FDA Extends Covid-19 Vaccine Meeting to Allow Public Input - COVID-19 Clinical Trial
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FDA Extends Covid-19 Vaccine Meeting to Allow Public Input

The US Food and Drug Administration has added extra time to a daylong meeting Thursday of its vaccine advisers, who are gathering to discuss a potential coronavirus vaccine.The meeting will now include at least an hour and a half for public input, according to an agenda posted online. The agency has been working to boost faith in the regulatory process after President Donald Trump pushed for a vaccine by Election Day, feeding fears that the federal government was cutting corners to rush a vaccine to market for political reasons.The meeting of the Vaccines and Related Biological Products Advisory Committee will also stream live on YouTube — an unusual social media performance for an typically obscure gathering of experts on immunology, molecular biology, infectious diseases and biostatistics.

While vaccines can be controversial — thanks to an increasingly loud, if still small, vaccine skeptic movement — this particular group of vaccines is coming under enormous scrutiny.One or more of these vaccines are the best hope for rescuing humanity from the nearly year-long pandemic that’s infected more than 40 million people globally and killed more than 1.1 million of them. In the US, the count is 8.2 million cases and 220,000 deaths.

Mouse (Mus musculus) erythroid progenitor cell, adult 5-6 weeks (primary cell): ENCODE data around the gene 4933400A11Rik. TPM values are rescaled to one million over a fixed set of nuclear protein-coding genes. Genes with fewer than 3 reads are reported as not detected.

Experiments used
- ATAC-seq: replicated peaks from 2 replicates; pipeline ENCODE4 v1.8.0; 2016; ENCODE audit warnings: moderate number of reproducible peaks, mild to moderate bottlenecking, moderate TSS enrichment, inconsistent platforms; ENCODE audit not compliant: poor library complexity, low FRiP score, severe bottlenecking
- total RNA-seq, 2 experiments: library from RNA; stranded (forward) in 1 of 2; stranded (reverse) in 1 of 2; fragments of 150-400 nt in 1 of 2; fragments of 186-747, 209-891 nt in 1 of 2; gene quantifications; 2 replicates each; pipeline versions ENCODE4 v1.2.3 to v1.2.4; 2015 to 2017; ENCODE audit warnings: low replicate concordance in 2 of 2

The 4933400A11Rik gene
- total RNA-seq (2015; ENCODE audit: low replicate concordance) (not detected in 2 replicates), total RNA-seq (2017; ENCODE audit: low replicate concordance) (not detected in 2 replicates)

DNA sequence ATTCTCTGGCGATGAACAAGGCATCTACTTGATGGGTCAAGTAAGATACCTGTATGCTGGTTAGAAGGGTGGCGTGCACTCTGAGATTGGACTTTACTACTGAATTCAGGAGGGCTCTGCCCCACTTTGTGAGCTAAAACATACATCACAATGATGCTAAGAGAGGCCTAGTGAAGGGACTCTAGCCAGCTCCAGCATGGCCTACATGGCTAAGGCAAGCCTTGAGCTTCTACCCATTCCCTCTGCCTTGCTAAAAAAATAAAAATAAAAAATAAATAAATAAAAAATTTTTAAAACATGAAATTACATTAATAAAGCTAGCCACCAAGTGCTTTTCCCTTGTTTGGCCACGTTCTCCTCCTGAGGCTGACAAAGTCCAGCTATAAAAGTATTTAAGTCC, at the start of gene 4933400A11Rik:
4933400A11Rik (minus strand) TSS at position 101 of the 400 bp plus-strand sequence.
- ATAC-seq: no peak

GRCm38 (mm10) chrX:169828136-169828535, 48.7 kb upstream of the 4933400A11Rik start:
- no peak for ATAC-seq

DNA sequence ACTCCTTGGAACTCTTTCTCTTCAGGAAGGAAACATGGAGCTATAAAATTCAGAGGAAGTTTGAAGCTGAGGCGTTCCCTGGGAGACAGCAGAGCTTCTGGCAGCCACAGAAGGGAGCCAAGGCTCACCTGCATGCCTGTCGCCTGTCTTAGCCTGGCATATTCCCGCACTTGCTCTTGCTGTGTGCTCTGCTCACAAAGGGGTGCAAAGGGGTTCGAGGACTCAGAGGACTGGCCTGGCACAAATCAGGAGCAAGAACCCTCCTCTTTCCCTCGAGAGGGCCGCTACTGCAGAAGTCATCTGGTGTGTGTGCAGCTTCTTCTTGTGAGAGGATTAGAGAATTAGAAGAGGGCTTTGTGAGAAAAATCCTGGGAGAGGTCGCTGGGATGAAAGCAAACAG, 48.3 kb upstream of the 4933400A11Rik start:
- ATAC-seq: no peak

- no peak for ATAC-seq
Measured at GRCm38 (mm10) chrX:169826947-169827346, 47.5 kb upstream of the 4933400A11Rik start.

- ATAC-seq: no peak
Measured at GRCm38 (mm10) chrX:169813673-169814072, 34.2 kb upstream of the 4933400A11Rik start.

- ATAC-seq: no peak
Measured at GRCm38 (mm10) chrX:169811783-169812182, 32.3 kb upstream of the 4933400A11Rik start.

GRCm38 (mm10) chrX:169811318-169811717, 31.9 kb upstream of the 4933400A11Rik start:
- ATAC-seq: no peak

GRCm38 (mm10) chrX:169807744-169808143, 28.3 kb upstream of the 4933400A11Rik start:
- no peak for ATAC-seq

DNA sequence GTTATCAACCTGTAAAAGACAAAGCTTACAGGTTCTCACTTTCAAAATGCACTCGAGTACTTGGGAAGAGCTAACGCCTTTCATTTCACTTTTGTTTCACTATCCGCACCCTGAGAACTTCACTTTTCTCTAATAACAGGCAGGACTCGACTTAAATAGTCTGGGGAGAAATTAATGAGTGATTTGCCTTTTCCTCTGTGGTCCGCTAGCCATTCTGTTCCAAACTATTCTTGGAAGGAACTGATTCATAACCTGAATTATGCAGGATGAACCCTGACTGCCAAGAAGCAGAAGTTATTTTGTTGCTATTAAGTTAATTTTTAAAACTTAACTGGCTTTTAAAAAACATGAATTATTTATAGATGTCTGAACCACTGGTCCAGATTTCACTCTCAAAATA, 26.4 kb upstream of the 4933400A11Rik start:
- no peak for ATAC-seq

Study Finds AstraZeneca’s COVID-19 Vaccine Follows Genetic Instructions

AstraZeneca’s AZN.L Oxford COVID-19 vaccine accurately follows the genetic instructions programmed into it by its developers to successfully provoke a strong immune response, according to a detailed analysis carried out by independent UK scientists. “The vaccine is doing everything we expected and that is only good news in our fight against the illness,” said David Matthews, an expert in virology from Bristol University, who led the research.

AstraZeneca, which is developing the vaccine with Oxford University researchers, is seen as a frontrunner in the race to produce a vaccine to protect against COVID-19. The first data from late-stage large-scale clinical trials being conducted in several countries around the world, including Brazil, the United States and Britain, are expected to be released before the end of the year.

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